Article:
Jan 19, 2023 Print This Article

Being a People of Hope

A Pastor’s Task in Flint, Mich.

“Christian Jones, missionary at large, Ann Arbor, Mich., deployed to the Franklin Avenue Mission in Flint, Mich., Michigan District.” The announcement of Rev. Christian Jones’ placement echoes throughout the Chapel of St. Timothy and St. Titus at Concordia Seminary on Call Day in 2019.

Now, almost four years after earning a Master of Divinity from the Seminary, Jones is executive director of the Flint Mission Network, which comprises the Franklin Avenue Mission, York Avenue Mission and two strategic partnerships: Wellspring Lutheran Services, which helps run the mission network’s Mercy House, a transitional housing ministry for homeless mothers and children, and The Luke Clinic, which provides free prenatal and antenatal care for mothers and infants.

Within the city of Flint, the Flint Mission Network is located in incredibly impoverished neighborhoods. “People are living in abandoned houses with no affordable source of groceries, a lack of schools and limited access to health care,” Jones says. “We’re trying to provide basic resources in our community as a way to love and serve our neighbor, especially in the midst of the gangs, shootings and drugs.”

Jones leads the Reformation service and launch of the Flint Mission Network at York Avenue Mission Oct. 31, 2022.

These very real situations of ministry began right away for Jones, almost as soon as he and his family arrived in Flint.

“In my first six months of ministry, a 3-year-old was shot and killed up the street. He was the same age as my daughter at the time,” Jones remembers, tears welling in his eyes. “I was a young Seminary grad, visiting this family and thinking, ‘How can we walk together? How can we share our lives together in a way that produces hope?’”

So how does Jones do it? How does he minister in this hurting, broken community?

“Of course, there’s the typical Lutheran answer: our baptismal identity,” he says. “It’s nice to go around with our catechisms and say ‘You can be God’s child, too! You want to be baptized? Let’s go to the font!’ We can do those kinds of things, but the question is, so what? A 3-year-old child was shot. A mission member is hooked on crack. A girl is selling herself on the street. What sort of impact is our baptismal identity having there?”

Jones admits it is challenging. “We have to think about what it means to be Christians in our community,” he says. “What is our baptismal identity about? It is about our hope in Christ Jesus.”

Jones says his Seminary experience helped prepare him for his current ministry.

Jones and Flint Mission Network children hang out on the playground at St. Lorenz Lutheran Church in Frankenmuth, Mich., during a field trip. Photos: Courtesy Jones

“Some of the best Seminary experiences I had were through my field education assignment. I was placed at Bethlehem Lutheran Church in north St. Louis with Dr. John Schmidtke before he passed away in May 2022. Schmidtke was the guy who put me in a van and said, ‘You’re going to drive up to that project over there, pick up the kids and bring them to church.’ And I thought to myself, ‘OK, this is terrifying. Don’t people get shot here?’ And they do. And we still went and shared the Gospel and our lives together.”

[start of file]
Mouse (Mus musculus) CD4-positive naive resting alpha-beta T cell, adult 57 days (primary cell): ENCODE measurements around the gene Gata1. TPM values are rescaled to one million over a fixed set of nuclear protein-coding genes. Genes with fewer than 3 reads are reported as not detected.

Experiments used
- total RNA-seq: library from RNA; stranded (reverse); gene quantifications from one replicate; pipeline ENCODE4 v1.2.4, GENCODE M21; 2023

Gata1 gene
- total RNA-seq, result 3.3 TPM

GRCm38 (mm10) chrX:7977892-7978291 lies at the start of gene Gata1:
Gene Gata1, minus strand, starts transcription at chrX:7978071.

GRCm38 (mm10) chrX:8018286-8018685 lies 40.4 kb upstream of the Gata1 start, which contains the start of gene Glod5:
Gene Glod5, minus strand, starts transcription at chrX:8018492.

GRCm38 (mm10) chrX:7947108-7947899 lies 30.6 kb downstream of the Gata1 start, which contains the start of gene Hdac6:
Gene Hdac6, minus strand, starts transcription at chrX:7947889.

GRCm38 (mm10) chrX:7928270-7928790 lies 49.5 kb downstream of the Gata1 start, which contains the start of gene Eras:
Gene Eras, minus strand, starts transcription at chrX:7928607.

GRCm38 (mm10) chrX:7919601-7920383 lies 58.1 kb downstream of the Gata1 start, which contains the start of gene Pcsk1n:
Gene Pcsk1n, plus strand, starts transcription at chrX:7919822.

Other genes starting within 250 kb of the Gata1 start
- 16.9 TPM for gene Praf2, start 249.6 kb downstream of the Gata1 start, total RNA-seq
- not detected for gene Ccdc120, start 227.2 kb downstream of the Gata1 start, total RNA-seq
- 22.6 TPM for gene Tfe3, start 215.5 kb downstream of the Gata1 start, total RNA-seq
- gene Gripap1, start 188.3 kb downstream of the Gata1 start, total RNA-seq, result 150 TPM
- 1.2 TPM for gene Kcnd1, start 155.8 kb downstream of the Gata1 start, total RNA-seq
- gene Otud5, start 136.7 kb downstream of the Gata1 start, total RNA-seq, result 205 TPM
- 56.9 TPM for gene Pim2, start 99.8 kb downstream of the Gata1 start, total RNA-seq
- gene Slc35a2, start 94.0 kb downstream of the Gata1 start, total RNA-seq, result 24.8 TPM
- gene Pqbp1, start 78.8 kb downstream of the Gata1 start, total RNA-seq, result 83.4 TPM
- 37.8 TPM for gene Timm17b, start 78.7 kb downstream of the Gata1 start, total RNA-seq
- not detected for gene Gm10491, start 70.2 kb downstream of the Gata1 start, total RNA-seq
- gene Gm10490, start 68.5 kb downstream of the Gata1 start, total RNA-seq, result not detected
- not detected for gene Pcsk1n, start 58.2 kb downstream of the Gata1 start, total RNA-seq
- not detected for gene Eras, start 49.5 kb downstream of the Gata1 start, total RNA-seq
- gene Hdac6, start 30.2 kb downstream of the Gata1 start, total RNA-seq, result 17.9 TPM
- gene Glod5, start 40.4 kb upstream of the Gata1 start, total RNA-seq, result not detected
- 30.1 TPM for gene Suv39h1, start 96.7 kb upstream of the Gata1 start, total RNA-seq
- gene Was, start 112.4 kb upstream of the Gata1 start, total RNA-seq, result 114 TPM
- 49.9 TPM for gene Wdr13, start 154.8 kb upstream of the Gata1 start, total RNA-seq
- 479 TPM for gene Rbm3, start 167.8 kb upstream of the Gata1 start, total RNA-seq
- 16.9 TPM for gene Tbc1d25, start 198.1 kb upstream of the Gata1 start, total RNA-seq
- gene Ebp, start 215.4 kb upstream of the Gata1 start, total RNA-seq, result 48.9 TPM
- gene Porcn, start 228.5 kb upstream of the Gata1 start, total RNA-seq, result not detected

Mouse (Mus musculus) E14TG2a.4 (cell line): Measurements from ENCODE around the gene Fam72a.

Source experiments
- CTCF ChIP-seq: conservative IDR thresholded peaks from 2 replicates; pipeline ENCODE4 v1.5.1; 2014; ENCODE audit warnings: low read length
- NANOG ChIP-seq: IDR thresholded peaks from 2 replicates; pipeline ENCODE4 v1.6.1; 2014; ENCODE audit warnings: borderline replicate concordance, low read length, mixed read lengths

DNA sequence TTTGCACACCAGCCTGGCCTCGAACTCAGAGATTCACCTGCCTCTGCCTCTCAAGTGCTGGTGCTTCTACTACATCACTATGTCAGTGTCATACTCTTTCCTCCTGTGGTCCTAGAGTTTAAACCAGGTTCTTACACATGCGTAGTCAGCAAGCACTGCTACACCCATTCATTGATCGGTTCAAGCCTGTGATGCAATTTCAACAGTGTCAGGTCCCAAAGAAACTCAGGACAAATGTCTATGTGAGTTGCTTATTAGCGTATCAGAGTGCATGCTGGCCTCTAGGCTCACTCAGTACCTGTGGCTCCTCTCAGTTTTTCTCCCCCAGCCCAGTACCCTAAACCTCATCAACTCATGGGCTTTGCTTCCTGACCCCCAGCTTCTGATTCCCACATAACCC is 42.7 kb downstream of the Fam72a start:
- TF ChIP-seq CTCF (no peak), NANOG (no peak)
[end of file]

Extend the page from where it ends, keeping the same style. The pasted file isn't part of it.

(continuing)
Jones reflects on the impact his mentor had on him.

“Schmidtke taught me by just sending me to go do it,” Jones recalls. “His entire focus was bringing the hope of Jesus to neighbors, kids and families regardless of their circumstance. So now, I go to an apartment with a mom, her boyfriend, seven kids, two bedrooms. You can literally see the dirt on the ground through the floor. And I sit there and I talk with them. When I go into these communities and kids see me, they scream ‘Pastor!’ I have that definitive identity as the one who goes and spends time with them and engages in their lives.”

Jones recounts a recent visit he made to one of his members who was in the hospital. In the same room with her was a 68-year-old woman who was sick and frail. “Though a member of a Baptist congregation, she had no pastor, no family, and she was dying,” he says. “My member and I were able to — not even metaphorically, but literally — pull the curtain back and start sharing what we were going through in the hospital room. 

“We were sharing the really big worries and questions of life together outside the walls of the church with someone who didn’t have anyone.

“When I went to visit again, the roommate said, ‘Pastor, I’m tired. I’m ready to go.’ I asked her, ‘Can I anoint you and remind you of the promises you have received in Christ Jesus?’ ‘Yes, Pastor, I’d like that.’ So I made the sign of the cross with my olive oil on her forehead and reminded her of her baptismal identity. I shared the Gospel with her in a very tangible way.”

The work of sharing the Gospel continues for Jones and the Flint Mission Network.

“I’m very thankful for those who have come along with us,” Jones says. “We have about 18 partner congregations that send volunteers. We minister to so many people, especially expecting and homeless mothers, through our strategic partnerships. Sharing our lives certainly includes inviting people over for barbeques and fun stuff like that. But, it’s more than that. It’s sharing where we’ve been and what we’re going through. It’s communicating the hope we have in Jesus. It’s who we are. We are people of hope.”

To learn more about Jones’ ministry and the Flint Mission Network, visit flintmissionnetwork.org.

Deaconess Rebekah Lukas is a communications specialist at Concordia Seminary, St. Louis